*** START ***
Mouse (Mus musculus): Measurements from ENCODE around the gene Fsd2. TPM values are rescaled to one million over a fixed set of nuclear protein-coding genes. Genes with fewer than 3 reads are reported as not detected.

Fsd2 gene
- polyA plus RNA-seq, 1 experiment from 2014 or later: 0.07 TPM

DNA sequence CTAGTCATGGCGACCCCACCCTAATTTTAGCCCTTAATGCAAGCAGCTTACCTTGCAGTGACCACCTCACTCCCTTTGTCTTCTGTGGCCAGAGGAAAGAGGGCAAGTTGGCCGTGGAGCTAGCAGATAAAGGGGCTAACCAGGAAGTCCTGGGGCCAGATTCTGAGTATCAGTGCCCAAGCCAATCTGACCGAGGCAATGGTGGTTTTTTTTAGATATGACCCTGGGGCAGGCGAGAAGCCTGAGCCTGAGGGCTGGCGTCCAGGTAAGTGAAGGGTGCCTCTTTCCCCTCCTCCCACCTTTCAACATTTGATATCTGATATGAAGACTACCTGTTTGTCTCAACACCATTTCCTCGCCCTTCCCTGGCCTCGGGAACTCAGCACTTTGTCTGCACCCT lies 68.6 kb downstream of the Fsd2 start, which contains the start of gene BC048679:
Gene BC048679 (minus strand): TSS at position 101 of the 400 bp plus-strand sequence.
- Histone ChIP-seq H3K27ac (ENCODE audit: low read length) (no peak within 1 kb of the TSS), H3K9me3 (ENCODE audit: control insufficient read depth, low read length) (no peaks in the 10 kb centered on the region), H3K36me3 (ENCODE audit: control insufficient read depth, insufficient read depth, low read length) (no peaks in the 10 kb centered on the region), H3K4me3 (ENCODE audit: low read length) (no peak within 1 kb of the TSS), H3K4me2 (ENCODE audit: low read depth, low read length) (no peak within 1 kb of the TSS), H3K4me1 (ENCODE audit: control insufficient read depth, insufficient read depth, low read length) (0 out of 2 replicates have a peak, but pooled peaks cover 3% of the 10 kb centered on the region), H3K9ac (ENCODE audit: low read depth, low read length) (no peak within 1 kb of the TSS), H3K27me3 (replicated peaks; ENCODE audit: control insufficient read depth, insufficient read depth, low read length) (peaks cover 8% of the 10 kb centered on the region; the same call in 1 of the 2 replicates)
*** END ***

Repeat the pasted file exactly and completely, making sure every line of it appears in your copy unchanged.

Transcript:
Mouse (Mus musculus): Measurements from ENCODE around the gene Fsd2. TPM values are rescaled to one million over a fixed set of nuclear protein-coding genes. Genes with fewer than 3 reads are reported as not detected.

Fsd2 gene
- polyA plus RNA-seq, 1 experiment from 2014 or later: 0.07 TPM

DNA sequence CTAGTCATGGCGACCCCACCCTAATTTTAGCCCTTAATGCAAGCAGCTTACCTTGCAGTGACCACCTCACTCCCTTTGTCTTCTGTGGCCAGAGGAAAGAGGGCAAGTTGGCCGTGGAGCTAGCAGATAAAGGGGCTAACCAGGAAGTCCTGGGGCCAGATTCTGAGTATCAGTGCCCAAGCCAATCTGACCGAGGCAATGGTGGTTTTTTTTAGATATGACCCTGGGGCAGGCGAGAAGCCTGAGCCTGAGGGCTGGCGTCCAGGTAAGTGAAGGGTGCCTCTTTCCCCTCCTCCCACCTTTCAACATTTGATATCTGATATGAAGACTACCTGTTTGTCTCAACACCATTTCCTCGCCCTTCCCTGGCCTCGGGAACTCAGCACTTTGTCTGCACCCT lies 68.6 kb downstream of the Fsd2 start, which contains the start of gene BC048679:
Gene BC048679 (minus strand): TSS at position 101 of the 400 bp plus-strand sequence.
- Histone ChIP-seq H3K27ac (ENCODE audit: low read length) (no peak within 1 kb of the TSS), H3K9me3 (ENCODE audit: control insufficient read depth, low read length) (no peaks in the 10 kb centered on the region), H3K36me3 (ENCODE audit: control insufficient read depth, insufficient read depth, low read length) (no peaks in the 10 kb centered on the region), H3K4me3 (ENCODE audit: low read length) (no peak within 1 kb of the TSS), H3K4me2 (ENCODE audit: low read depth, low read length) (no peak within 1 kb of the TSS), H3K4me1 (ENCODE audit: control insufficient read depth, insufficient read depth, low read length) (0 out of 2 replicates have a peak, but pooled peaks cover 3% of the 10 kb centered on the region), H3K9ac (ENCODE audit: low read depth, low read length) (no peak within 1 kb of the TSS), H3K27me3 (replicated peaks; ENCODE audit: control insufficient read depth, insufficient read depth, low read length) (peaks cover 8% of the 10 kb centered on the region; the same call in 1 of the 2 replicates)